Northern Ireland politicians are resuming talks in an attempt to restore power-sharing to the region, over two years since it last had a functioning devolved government.
Sinn Fein are calling for the observation of equality and rights, particularly for Irish language speakers and LGBT people, while the DUP are refusing to concede on these issues.
The talks will also attempt to re-establish the North-South Ministerial Council, while the British-Irish Council will convene again on 8 May.
Why has Northern Ireland had no government?
Under the Good Friday Agreement, power-sharing in Northern Ireland requires the participation of the biggest parties from both the nationalist and unionist communities.
In January 2017, Sinn Fein pulled out of the Executive after details emerged of the DUP’s handling of a botched green energy scheme (RHI). But in his resignation letter, Martin McGuinness spelled out much wider complaints about the unionist party, accusing them of a long-standing “negative attitude” towards nationalism, and “shameful disrespect” for the rights of women, LGBT people and ethnic minorities.
What has happened since?
The resignation of Mr McGuinness triggered a snap election, which returned Sinn Fein and the DUP as the largest parties. They have been unable to come to an agreement ever since, with Brexit and the DUP’s relationship with the Conservatives complicating matters further.
In February 2018, an agreement appeared imminent, but it collapsed at the eleventh hour when the DUP backed out. It is widely believed that this came after grassroots unionists expressed their opposition to an Irish Language Act, although the party says the deal in question was never a final draft.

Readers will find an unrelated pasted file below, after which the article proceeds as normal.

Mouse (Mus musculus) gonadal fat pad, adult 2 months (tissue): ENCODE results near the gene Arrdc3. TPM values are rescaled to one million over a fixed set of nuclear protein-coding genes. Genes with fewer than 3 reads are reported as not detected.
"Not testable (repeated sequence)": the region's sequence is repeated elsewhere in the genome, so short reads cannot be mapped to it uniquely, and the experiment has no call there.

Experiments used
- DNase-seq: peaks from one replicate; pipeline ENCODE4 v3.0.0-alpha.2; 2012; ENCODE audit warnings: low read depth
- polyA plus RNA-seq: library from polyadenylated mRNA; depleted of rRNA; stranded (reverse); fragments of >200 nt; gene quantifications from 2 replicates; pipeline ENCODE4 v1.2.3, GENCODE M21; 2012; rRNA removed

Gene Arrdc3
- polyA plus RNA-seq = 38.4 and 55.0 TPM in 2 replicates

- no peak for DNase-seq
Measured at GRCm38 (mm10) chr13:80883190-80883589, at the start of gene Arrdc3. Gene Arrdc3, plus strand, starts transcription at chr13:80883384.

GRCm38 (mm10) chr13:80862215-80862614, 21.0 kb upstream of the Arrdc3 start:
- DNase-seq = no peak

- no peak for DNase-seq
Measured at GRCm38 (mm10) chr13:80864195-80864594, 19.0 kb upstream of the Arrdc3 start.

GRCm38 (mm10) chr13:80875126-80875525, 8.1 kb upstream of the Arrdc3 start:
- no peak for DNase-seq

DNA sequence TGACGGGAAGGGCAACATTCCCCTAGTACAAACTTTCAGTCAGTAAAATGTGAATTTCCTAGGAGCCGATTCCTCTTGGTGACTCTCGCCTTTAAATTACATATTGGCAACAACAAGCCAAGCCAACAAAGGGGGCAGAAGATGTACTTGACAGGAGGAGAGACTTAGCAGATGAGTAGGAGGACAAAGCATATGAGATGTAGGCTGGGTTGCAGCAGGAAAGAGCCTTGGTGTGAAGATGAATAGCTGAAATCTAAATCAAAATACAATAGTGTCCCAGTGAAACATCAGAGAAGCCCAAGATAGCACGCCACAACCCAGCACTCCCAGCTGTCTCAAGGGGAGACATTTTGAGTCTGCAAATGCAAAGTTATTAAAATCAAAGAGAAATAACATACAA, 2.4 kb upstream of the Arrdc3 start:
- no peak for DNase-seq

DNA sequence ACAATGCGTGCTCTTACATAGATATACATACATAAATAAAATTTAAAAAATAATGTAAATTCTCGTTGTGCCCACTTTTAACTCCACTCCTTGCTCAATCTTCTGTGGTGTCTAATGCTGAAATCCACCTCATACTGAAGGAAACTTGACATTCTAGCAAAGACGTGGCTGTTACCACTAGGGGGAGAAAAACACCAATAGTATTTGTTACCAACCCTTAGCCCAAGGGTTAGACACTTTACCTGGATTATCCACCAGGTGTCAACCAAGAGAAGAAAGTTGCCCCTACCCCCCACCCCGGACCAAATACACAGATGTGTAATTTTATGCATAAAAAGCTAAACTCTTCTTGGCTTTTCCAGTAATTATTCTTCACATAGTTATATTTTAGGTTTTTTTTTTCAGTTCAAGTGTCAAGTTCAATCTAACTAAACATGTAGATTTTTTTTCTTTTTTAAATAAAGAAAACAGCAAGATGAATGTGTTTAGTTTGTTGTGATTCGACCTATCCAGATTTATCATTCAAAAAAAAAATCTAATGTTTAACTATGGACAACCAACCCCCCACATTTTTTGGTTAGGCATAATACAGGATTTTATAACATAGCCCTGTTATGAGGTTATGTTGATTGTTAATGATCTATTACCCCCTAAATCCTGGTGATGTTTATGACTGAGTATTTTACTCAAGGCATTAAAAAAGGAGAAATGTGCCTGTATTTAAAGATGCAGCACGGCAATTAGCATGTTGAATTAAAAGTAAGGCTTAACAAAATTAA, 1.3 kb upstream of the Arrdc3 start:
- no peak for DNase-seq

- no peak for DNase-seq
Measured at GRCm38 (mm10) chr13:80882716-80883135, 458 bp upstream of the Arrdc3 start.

The murder of journalist Lyra McKee in Derry in April, and a visible public appetite for something to be done, was the impetus for this new round of talks.
When will the talks be held and who is involved?
Talks will begin in Belfast on Tuesday 7 May, and have been given a three week window for success. These are coming in between local elections, and the elections for the European Parliament, which take place on 23 May in the UK and on 24 May in Ireland.
This process will be overseen by Secretary of State Karen Bradley, and Ireland’s Foreign Minister Simon Coveney. Theresa May and Leo Varadkar will also be closely involved, and would be present for the signing off of any final deal.
What is being discussed at talks?
Irish Language Act
Sinn Fein want legislation for an Irish Language Act, which the DUP oppose. The act would be similar to the rights enjoyed by Scottish and Welsh speakers in their countries, and is something which was included in the St Andrew’s Agreement of 2006, which the DUP signed up to.
This has become a bitter division point, and highly symbolic of both the treatment of minorities in Northern Ireland, and the cultural war that exists between Sinn Fein and the DUP. Sinn Fein see language recognition as equal treatment for the Irish nationalist tradition - a fundamental part of the Good Friday Agreement - but the DUP see it as a Trojan horse for greater advancement of the republican cause.